April 23 is, as many a good Christian will be happy to point out, St. George’s Day, although those who follow the Coptic faith will have celebrated his feast day on the 18th of April. St. George is one of the most prominent hagiographical figures whose origins are clouded by myth, legend and national pride. He is the patron saint of the following places: Athens, Bavaria, England, Ethiopia, Genoa, Georgia (the English name of this land is derived from him), Moscow and Portugal. He is also patron of armourers, Boy Scouts, butchers, cavalrymen, chivalry, farmers, the Order of the Garter, horses, saddlers, soldiers (along with Saints Michael and Sebastian) and swordmakers. As one of the Fourteen Holy Helpers, the saint is invoked against skin diseases, particularly bubonic plague, syphilis and leprosy. In the Orthodox world, he is considered one of the ‘Megalomartyros’.
Saint George was believed to have been from Asia Minor, then a part of the Hellenistic world, and became an officer in the Roman army. However, his Christian faith earned him the wrath of the Emperor Diocletian (now more famous for his persecutions than for the magnificent baths he had constructed), who ordered his execution by decapitation in Nicomedia in the year 303. He was interred in Lydda, Palestine, and to this day is venerated by Palestinian Christians.
The legend of St. George is far better known, thanks to the Golden Legend of Jacobus de Voragine, which was translated into English and disseminated by the printing presses of William Caxton in the fifteenth century. This legend tells of a fearsome dragon that terrorised the countryside long ago. The local humans were forced to sate the monster’s appetite with a daily offering of two sheep and, when the supply of livestock was exhausted, with one of their own kind, drawn by lot. Presently, the king’s daughter was chosen to be the next victim. However, before she could be devoured, St. George rode to the rescue and wounded the dragon with his lance. He led the beast back by the princess’ girdle and promised to slay it provided the people convert to Christianity. Fifteen thousand of them did so. George duly slew the dragon but asked for no reward save that the king maintain the churches and aid the poor.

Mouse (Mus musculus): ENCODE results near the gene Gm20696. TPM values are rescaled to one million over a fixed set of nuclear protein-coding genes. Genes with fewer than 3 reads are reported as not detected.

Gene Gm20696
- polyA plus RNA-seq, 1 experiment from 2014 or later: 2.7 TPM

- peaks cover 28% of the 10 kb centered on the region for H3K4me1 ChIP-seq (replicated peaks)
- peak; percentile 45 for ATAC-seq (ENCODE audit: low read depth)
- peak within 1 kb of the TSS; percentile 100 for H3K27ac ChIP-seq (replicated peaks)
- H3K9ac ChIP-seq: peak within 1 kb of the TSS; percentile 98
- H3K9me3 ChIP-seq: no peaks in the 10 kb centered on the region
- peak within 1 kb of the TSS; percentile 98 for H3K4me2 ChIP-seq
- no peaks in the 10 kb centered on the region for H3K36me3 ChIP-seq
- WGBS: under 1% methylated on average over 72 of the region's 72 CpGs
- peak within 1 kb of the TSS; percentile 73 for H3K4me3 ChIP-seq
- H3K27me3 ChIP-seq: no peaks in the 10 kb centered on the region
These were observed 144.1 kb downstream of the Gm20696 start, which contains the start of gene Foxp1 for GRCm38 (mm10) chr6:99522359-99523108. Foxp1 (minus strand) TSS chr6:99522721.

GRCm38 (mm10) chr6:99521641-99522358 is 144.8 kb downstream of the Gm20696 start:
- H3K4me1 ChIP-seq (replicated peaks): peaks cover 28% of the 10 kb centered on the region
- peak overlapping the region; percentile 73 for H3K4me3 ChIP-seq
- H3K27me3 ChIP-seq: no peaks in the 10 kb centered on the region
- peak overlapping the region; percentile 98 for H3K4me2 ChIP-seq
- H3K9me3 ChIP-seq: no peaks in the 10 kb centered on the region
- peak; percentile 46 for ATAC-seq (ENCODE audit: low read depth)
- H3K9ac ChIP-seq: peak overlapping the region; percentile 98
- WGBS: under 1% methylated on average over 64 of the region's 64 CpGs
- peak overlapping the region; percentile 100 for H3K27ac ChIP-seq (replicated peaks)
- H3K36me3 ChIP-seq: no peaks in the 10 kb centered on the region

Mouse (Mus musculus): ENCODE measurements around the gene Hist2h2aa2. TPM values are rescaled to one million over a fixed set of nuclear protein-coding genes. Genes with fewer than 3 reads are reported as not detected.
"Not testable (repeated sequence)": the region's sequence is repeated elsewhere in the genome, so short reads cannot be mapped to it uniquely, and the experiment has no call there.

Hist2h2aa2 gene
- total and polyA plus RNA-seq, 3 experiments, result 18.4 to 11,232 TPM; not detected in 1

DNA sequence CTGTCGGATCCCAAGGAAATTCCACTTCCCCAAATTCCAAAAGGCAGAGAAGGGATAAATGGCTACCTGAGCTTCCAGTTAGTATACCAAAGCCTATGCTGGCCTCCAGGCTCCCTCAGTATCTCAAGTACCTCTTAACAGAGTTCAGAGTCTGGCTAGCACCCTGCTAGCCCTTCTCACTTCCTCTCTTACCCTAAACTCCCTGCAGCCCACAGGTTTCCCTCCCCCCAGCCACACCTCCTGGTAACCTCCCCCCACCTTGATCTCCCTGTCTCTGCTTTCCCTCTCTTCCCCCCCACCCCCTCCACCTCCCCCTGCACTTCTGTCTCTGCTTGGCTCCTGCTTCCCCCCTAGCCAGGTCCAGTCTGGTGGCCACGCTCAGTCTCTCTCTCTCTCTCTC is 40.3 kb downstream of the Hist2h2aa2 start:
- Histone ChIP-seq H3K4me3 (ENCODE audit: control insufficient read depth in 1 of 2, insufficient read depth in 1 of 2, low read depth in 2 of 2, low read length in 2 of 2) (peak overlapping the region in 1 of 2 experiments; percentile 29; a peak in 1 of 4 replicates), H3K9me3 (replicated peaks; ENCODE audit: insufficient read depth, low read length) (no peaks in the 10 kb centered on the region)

The cult of St. George became prominent in England quite early on and he is mentioned in the Martyrology of the Venerable Bede (8th century). He was also mentioned in the marrtyrology of the Irish bishop Óengus mac Óengobann in the ninth century. Visions of the saint, along with that of Demetrius, at the Siege of Antioch in 1098 were said to have inspired the Crusader victory there. During the Third Crusade, King Richard the Lionheart placed his crusading army under the saint’s protection. At the Synod of Oxford in 1222, the feast day of St. George was made a lesser holiday by the Church fathers. He was made patron of the Order of the Garter when it was formed during the reign of King Edward III. In 1415, Archbishop Henry Chichele made the 23 April on of the principal feasts of the year following the English victory at the Battle of Agincourt. In the course of the fifteenth century, St. George gradually superseded Edward the Confessor and Edmund the Martyr in importance in England. The iconoclastic ravages of the Reformation did nothing to dent his popularity and to this day, St. George remains patron of England, with over 160 churches dedicated to him. Sixteenth-century poet Edmund Spenser wrote of him thus: